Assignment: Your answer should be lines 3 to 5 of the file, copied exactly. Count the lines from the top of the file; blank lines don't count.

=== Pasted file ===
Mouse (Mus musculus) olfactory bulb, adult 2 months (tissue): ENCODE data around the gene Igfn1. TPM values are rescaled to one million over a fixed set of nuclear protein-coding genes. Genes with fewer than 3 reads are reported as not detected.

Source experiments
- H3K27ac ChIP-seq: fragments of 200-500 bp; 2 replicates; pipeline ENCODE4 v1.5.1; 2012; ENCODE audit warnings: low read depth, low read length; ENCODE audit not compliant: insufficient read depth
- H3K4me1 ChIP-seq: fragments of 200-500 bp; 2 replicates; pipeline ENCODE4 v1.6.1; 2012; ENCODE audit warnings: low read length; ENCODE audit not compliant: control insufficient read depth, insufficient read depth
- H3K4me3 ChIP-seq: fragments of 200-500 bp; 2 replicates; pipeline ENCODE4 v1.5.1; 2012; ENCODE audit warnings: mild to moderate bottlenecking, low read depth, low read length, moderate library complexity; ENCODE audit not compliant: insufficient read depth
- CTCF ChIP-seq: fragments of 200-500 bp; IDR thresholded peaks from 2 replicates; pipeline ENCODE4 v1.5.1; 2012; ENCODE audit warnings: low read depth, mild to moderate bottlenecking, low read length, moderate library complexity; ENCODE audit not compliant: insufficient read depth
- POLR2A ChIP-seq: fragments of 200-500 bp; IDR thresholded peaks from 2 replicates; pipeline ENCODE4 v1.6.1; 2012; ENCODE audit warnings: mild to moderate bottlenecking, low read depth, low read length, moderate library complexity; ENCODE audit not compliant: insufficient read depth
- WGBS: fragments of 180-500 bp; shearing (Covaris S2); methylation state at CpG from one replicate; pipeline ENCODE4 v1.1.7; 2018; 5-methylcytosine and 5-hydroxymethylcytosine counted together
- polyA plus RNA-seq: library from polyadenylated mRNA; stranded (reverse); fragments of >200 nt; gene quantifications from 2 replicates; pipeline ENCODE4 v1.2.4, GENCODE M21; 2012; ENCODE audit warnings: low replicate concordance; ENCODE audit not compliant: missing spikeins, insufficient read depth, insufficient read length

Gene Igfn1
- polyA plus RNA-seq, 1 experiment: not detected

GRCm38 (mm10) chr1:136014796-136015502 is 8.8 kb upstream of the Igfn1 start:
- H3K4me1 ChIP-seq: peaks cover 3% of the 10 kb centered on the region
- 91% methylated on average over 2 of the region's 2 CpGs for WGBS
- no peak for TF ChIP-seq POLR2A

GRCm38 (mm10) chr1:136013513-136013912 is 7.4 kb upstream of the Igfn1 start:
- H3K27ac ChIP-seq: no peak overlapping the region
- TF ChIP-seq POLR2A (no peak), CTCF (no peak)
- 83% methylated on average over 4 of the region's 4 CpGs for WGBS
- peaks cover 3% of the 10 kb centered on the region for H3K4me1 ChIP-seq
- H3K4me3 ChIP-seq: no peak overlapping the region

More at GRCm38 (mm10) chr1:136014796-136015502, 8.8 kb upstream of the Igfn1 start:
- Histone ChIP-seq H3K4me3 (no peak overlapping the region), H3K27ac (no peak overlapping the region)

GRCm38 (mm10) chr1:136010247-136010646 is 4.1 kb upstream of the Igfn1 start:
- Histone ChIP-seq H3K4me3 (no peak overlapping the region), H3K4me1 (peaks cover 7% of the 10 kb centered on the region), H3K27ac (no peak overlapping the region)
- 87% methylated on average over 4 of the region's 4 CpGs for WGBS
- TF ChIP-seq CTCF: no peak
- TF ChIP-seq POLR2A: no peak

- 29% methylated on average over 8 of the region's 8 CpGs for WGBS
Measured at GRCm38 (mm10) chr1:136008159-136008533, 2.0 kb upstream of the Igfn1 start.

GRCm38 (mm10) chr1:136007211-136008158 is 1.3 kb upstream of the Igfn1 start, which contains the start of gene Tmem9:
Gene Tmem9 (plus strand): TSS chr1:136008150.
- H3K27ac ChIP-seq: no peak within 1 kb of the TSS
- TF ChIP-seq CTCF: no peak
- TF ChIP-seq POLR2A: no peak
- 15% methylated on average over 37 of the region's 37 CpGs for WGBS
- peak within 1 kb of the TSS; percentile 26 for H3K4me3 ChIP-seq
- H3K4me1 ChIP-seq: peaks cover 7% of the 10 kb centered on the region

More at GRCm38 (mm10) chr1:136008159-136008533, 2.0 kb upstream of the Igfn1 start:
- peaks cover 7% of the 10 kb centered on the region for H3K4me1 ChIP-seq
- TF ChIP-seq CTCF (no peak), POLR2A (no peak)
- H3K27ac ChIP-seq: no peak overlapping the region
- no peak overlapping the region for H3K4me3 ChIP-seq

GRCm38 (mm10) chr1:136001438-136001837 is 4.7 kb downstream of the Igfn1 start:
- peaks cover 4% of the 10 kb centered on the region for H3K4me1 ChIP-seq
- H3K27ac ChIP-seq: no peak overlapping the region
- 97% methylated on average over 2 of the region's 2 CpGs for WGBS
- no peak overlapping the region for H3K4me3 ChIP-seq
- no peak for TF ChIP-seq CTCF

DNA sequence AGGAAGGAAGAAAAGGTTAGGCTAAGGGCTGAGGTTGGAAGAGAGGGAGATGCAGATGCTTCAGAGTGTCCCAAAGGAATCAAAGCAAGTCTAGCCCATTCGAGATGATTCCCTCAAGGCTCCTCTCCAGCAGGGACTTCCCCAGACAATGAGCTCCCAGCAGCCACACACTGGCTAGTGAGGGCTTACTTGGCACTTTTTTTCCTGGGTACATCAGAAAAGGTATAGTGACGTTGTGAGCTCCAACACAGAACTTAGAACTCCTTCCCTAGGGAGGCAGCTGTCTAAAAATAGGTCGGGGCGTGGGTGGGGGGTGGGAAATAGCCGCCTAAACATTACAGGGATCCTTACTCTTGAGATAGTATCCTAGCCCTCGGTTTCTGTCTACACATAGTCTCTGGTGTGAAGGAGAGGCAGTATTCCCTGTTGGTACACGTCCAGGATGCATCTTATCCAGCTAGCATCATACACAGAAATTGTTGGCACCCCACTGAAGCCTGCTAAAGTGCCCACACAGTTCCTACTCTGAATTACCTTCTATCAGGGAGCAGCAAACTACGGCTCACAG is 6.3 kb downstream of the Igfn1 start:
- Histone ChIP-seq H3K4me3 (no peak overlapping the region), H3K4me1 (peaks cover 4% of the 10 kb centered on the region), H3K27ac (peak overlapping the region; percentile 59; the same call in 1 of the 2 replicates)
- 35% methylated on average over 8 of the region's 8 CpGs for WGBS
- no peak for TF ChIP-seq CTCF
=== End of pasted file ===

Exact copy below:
- H3K27ac ChIP-seq: fragments of 200-500 bp; 2 replicates; pipeline ENCODE4 v1.5.1; 2012; ENCODE audit warnings: low read depth, low read length; ENCODE audit not compliant: insufficient read depth
- H3K4me1 ChIP-seq: fragments of 200-500 bp; 2 replicates; pipeline ENCODE4 v1.6.1; 2012; ENCODE audit warnings: low read length; ENCODE audit not compliant: control insufficient read depth, insufficient read depth
- H3K4me3 ChIP-seq: fragments of 200-500 bp; 2 replicates; pipeline ENCODE4 v1.5.1; 2012; ENCODE audit warnings: mild to moderate bottlenecking, low read depth, low read length, moderate library complexity; ENCODE audit not compliant: insufficient read depth